(Bloomberg Opinion) -- As the U.S. Supreme Court’s swing justice, Anthony Kennedy is used to making big headlines in June. On Thursday, he did something just as important as issuing a major decision — but considerably harder to capture in a few words.
In a brief, solo concurrence in Pereira v. Sessions, Kennedy called for reconsidering and maybe overruling one of the cornerstones of modern administrative law, known as “Chevron deference.” If the Chevron precedent is overturned, judges would have more direct power to overrule policy decisions made by agencies like the Environmental Protection Agency, the Federal Communications Commission and the Securities and Exchange Commission.
Depending on how you count, Kennedy is the fifth sitting justice to call Chevron into doubt. His opinion is an opportunity to take a hard look at whether the end of the doctrine would be a bad thing or a good one.
The Chevron doctrine, created by the Supreme Court in 1984 in a case involving the Chevron oil company, says that, when Congress has passed a law that is both ambiguous and directed to an administrative agency, the courts will defer to the agency’s interpretation of the law, so long as it is reasonable.
For years, judges on both ends of the political spectrum embraced the doctrine. Liberals like Justice Stephen Breyer, a former academic scholar of administrative law, appreciated the way the doctrine empowered technocratic experts at the agencies and discouraged judges from second-guessing them.
Conservatives like the late Justice Antonin Scalia (who was also an administrative law scholar before becoming a judge) found the doctrine appealing because it reflected the value of judicial restraint, making it harder for courts to reverse agency action from the Ronald Reagan era.
In Scalia’s influential interpretation of Chevron deference, the doctrine made jurisprudential sense because Congress was in effect telling judges to listen to the agencies. Scalia thought judges should listen to Congress and do as little as possible on their own.
But today’s judicial conservatism is not your father’s judicial conservatism. Scalia’s theoretical commitment to judicial restraint (never mind whether he consistently practiced it) has been replaced by conservative judicial activism.
Justice Neil Gorsuch, while still an appellate judge, openly criticized the Chevron doctrine for taking the power to interpret the law away from judges and giving it to agencies. That resonates with a core value held by Kennedy, that the judiciary (in practice: Kennedy) must always have definitive say over the meaning of the law.
Gorsuch clerked for Kennedy, and Kennedy’s new opinion reflects a circular path of influence: Kennedy taught Gorsuch about judicial supremacy; Gorsuch used that to attack Chevron; now Gorsuch is influencing Kennedy to apply his own values to Chevron, too.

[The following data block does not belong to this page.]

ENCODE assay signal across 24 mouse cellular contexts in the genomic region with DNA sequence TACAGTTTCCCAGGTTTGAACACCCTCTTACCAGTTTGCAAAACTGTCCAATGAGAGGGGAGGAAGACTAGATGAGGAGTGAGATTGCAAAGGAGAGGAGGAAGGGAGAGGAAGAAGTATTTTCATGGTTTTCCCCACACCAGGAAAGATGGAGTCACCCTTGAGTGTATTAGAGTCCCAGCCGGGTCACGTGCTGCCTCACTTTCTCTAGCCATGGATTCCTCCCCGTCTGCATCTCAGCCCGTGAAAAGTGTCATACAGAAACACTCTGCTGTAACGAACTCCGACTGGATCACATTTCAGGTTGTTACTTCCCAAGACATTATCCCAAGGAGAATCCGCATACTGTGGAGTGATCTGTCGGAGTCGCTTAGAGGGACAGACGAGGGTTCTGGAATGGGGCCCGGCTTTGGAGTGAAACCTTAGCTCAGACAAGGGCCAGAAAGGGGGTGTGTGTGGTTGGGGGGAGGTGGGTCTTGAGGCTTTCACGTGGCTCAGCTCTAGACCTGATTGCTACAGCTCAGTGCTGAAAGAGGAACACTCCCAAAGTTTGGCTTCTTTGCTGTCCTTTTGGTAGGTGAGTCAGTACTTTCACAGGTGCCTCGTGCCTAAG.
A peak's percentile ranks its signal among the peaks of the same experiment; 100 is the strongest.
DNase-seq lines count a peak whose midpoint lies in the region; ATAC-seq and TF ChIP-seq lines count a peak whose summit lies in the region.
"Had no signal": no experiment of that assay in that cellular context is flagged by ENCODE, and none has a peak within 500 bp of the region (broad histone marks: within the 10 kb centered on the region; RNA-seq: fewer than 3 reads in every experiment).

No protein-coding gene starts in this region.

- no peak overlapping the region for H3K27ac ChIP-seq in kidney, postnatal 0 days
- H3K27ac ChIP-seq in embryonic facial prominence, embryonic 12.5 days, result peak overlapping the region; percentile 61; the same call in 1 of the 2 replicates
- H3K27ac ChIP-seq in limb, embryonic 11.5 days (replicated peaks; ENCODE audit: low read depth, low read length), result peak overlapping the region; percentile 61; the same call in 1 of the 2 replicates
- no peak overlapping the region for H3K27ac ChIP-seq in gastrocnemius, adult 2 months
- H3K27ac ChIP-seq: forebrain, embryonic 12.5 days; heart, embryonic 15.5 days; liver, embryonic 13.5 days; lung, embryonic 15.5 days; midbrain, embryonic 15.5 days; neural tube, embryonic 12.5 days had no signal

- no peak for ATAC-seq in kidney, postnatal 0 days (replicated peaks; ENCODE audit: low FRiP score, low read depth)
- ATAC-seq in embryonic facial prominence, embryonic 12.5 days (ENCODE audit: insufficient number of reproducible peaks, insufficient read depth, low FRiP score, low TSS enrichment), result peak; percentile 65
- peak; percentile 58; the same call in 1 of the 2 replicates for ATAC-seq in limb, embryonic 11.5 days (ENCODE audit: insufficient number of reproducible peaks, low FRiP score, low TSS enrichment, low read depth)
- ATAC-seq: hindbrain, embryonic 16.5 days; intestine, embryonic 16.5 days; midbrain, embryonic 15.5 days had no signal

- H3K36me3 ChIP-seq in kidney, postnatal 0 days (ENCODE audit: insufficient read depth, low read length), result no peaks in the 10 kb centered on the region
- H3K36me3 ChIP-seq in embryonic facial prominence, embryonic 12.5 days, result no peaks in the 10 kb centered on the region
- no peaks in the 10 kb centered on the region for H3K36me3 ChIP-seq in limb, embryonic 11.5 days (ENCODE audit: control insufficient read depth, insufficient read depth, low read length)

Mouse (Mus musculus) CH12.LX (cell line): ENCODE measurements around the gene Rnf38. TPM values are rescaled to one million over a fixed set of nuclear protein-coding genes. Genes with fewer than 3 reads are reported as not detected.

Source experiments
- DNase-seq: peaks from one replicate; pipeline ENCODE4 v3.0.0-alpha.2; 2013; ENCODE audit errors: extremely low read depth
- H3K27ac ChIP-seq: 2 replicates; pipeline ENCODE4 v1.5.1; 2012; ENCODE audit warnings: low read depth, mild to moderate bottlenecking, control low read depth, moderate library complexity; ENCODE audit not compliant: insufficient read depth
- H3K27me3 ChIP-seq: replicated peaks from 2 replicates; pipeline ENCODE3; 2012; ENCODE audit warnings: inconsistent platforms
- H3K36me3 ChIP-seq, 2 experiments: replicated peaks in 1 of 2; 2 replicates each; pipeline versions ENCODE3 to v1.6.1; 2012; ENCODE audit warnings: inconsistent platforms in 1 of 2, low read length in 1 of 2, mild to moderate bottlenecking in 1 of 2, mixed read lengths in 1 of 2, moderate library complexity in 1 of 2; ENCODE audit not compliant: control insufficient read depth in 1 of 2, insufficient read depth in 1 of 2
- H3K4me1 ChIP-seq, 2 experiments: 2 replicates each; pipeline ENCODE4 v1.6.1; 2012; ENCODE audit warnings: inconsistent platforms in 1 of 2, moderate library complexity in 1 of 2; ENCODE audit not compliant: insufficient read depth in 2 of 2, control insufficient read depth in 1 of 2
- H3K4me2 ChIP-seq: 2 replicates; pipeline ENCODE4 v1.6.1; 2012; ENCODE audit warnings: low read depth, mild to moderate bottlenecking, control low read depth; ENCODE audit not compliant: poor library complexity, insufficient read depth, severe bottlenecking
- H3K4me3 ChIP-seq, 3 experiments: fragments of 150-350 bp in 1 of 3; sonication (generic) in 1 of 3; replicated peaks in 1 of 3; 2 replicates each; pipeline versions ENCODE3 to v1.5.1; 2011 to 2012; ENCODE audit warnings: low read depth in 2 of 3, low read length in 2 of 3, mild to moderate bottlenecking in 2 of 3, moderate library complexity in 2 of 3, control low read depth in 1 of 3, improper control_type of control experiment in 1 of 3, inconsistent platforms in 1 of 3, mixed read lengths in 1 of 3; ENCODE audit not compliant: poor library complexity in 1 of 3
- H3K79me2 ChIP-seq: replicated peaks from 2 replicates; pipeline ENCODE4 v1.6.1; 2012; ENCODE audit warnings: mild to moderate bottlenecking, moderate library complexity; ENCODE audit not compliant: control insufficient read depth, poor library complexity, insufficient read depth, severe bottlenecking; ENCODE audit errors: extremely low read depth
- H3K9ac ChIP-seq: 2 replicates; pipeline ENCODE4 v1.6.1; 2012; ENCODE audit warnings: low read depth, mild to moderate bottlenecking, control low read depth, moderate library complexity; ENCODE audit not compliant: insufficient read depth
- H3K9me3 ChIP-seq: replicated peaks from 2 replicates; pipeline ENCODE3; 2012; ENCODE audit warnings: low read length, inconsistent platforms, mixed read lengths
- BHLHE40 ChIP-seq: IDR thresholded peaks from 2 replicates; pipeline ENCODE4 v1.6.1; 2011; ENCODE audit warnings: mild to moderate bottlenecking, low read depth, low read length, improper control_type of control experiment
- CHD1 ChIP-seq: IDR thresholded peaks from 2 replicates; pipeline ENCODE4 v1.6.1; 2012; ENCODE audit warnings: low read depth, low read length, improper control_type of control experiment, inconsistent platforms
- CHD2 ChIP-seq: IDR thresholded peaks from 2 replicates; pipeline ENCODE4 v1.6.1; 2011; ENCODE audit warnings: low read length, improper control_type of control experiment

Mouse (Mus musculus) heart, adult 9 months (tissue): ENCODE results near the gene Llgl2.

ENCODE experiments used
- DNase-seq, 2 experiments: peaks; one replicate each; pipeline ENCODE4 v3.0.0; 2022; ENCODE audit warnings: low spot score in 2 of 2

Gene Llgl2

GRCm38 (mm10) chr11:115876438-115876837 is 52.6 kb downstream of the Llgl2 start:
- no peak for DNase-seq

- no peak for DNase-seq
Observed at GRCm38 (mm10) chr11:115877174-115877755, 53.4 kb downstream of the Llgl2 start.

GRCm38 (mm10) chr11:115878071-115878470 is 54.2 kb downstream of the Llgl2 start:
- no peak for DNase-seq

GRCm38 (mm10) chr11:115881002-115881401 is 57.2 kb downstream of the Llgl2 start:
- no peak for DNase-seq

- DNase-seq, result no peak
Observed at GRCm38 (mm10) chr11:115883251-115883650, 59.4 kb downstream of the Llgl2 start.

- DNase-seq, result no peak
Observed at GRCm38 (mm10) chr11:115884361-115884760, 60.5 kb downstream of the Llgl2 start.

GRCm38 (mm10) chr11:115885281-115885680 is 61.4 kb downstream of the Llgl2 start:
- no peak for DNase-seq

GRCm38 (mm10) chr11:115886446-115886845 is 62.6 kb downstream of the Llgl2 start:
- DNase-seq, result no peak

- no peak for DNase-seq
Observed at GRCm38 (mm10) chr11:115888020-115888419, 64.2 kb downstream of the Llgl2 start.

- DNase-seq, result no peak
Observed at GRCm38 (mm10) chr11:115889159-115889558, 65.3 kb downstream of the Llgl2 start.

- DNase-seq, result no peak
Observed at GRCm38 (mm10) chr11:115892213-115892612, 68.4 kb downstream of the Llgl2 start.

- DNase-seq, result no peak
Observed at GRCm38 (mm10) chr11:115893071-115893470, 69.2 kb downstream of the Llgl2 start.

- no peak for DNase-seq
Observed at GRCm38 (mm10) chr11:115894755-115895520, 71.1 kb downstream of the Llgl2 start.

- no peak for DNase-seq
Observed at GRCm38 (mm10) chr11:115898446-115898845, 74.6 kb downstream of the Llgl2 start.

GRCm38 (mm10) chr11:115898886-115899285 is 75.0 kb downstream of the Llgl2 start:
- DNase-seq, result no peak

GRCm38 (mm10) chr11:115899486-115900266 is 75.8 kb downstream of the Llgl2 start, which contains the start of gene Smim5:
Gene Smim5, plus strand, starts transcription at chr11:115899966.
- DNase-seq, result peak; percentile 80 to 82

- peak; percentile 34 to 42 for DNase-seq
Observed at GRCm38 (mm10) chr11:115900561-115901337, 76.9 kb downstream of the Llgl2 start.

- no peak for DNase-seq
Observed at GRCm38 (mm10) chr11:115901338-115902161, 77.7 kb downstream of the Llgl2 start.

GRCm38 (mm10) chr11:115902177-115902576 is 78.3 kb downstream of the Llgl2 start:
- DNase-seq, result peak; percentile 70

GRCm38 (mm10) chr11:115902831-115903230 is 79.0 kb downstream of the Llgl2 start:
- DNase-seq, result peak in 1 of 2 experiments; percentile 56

Kennedy and Gorsuch make two. Justice Clarence Thomas, the court’s only true, all-in originalist, has his doubts about whether administrative agencies, undreamed-of by the founders, are even constitutional in the first place. You can be sure he doesn’t like a doctrine that empowers the agencies. Chief Justice John Roberts hasn’t called for the doctrine to go, but he has criticized the overuse of Chevron before. That makes four.
Justice Samuel Alito may be a wildcard. On the one hand, he has criticized agency overreach in reliance on supposedly “ambiguous” statutes. In a speech to the conservative Federalist Society in 2016, Alito went so far as to claim (with some plausibility) that “before his death, [Scalia] was also rethinking the whole question of Chevron deference.” That suggests that Alito could join his conservative colleagues.
On the other hand, in last week’s case, Alito wrote a separate dissent of his own saying that Chevron deference should have been applied because the statute in question was ambiguous. In his punchline, he wrote that “unless the court has overruled Chevron in a secret decision that has somehow escaped my attention, it remains good law.”
This may conceivably imply that Alito is not ready to jettison Chevron. It’s noteworthy, too, that while Kennedy’s concurrence cited opinions by Roberts, Thomas and Gorsuch, it didn’t cite any Alito opinion calling Chevron into question.
If Alito is on board with the other conservatives, what then? Liberals are already worrying that the end of Chevron would invite activist conservatives to overturn agency action. That’s a logical fear. If the conservatives want to end Chevron, it’s at least partly because they want to be able to constrain future Democratic-controlled agencies. No matter what happens after Donald Trump’s presidency, we are going to have a more conservative judiciary because of his appointees.
Yet the truth is that liberals can’t really mourn the end of Chevron too hard, because liberals like judicial activism. Most liberals since World War II aren’t really committed to judicial restraint — except when liberals don’t have five votes on the Supreme Court.
Deep in liberals’ hearts, they know that courts exist to interpret the law and must often do so in the light of values. Scalia’s fantasy that judges could be mere objective rubber stamps is one that liberals must recognize as unrealistic in many situations.
Seen from this perspective, the end of Chevron could be bad for the environment, bad for the internet, bad for securities regulation, as conservative judges overturn agency regulation.
But the end of judicial deference to agencies won’t be bad for the rule of law itself. That rule is strengthened when judges — however fallible, however motivated — use reason to say what the law is, and take responsibility for their judgments.
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